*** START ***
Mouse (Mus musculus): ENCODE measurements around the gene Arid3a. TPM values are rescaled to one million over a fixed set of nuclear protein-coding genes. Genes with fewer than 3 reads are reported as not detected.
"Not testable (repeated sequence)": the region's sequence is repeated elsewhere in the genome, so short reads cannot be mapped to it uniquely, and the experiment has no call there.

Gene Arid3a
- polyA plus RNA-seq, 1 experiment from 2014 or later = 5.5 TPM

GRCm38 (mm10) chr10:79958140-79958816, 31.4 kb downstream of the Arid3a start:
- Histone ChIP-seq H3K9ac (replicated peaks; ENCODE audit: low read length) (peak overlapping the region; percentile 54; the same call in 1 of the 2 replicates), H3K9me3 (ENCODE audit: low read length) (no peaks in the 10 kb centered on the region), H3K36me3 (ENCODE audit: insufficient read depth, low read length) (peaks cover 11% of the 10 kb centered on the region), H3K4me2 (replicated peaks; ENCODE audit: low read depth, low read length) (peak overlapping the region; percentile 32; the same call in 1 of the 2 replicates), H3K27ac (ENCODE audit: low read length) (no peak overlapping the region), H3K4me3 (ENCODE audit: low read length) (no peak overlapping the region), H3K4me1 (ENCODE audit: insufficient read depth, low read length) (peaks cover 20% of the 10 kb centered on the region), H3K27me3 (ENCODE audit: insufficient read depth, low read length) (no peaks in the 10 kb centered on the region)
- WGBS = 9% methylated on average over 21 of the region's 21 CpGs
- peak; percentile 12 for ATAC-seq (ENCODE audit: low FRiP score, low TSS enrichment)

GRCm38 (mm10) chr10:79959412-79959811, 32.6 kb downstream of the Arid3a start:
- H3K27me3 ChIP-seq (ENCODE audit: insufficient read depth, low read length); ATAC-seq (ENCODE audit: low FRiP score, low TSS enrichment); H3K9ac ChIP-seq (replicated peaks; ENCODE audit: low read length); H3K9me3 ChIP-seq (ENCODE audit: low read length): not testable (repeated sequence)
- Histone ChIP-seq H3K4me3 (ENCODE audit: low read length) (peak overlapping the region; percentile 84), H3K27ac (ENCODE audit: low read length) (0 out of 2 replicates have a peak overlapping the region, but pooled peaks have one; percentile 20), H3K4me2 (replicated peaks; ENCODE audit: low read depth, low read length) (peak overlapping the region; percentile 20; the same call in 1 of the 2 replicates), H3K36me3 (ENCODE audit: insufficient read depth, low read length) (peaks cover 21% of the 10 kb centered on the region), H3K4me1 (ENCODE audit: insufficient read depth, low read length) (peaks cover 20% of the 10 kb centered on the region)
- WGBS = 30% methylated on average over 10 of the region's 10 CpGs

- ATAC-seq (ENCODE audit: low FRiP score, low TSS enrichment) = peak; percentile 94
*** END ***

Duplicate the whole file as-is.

Mouse (Mus musculus): ENCODE measurements around the gene Arid3a. TPM values are rescaled to one million over a fixed set of nuclear protein-coding genes. Genes with fewer than 3 reads are reported as not detected.
"Not testable (repeated sequence)": the region's sequence is repeated elsewhere in the genome, so short reads cannot be mapped to it uniquely, and the experiment has no call there.

Gene Arid3a
- polyA plus RNA-seq, 1 experiment from 2014 or later = 5.5 TPM

GRCm38 (mm10) chr10:79958140-79958816, 31.4 kb downstream of the Arid3a start:
- Histone ChIP-seq H3K9ac (replicated peaks; ENCODE audit: low read length) (peak overlapping the region; percentile 54; the same call in 1 of the 2 replicates), H3K9me3 (ENCODE audit: low read length) (no peaks in the 10 kb centered on the region), H3K36me3 (ENCODE audit: insufficient read depth, low read length) (peaks cover 11% of the 10 kb centered on the region), H3K4me2 (replicated peaks; ENCODE audit: low read depth, low read length) (peak overlapping the region; percentile 32; the same call in 1 of the 2 replicates), H3K27ac (ENCODE audit: low read length) (no peak overlapping the region), H3K4me3 (ENCODE audit: low read length) (no peak overlapping the region), H3K4me1 (ENCODE audit: insufficient read depth, low read length) (peaks cover 20% of the 10 kb centered on the region), H3K27me3 (ENCODE audit: insufficient read depth, low read length) (no peaks in the 10 kb centered on the region)
- WGBS = 9% methylated on average over 21 of the region's 21 CpGs
- peak; percentile 12 for ATAC-seq (ENCODE audit: low FRiP score, low TSS enrichment)

GRCm38 (mm10) chr10:79959412-79959811, 32.6 kb downstream of the Arid3a start:
- H3K27me3 ChIP-seq (ENCODE audit: insufficient read depth, low read length); ATAC-seq (ENCODE audit: low FRiP score, low TSS enrichment); H3K9ac ChIP-seq (replicated peaks; ENCODE audit: low read length); H3K9me3 ChIP-seq (ENCODE audit: low read length): not testable (repeated sequence)
- Histone ChIP-seq H3K4me3 (ENCODE audit: low read length) (peak overlapping the region; percentile 84), H3K27ac (ENCODE audit: low read length) (0 out of 2 replicates have a peak overlapping the region, but pooled peaks have one; percentile 20), H3K4me2 (replicated peaks; ENCODE audit: low read depth, low read length) (peak overlapping the region; percentile 20; the same call in 1 of the 2 replicates), H3K36me3 (ENCODE audit: insufficient read depth, low read length) (peaks cover 21% of the 10 kb centered on the region), H3K4me1 (ENCODE audit: insufficient read depth, low read length) (peaks cover 20% of the 10 kb centered on the region)
- WGBS = 30% methylated on average over 10 of the region's 10 CpGs

- ATAC-seq (ENCODE audit: low FRiP score, low TSS enrichment) = peak; percentile 94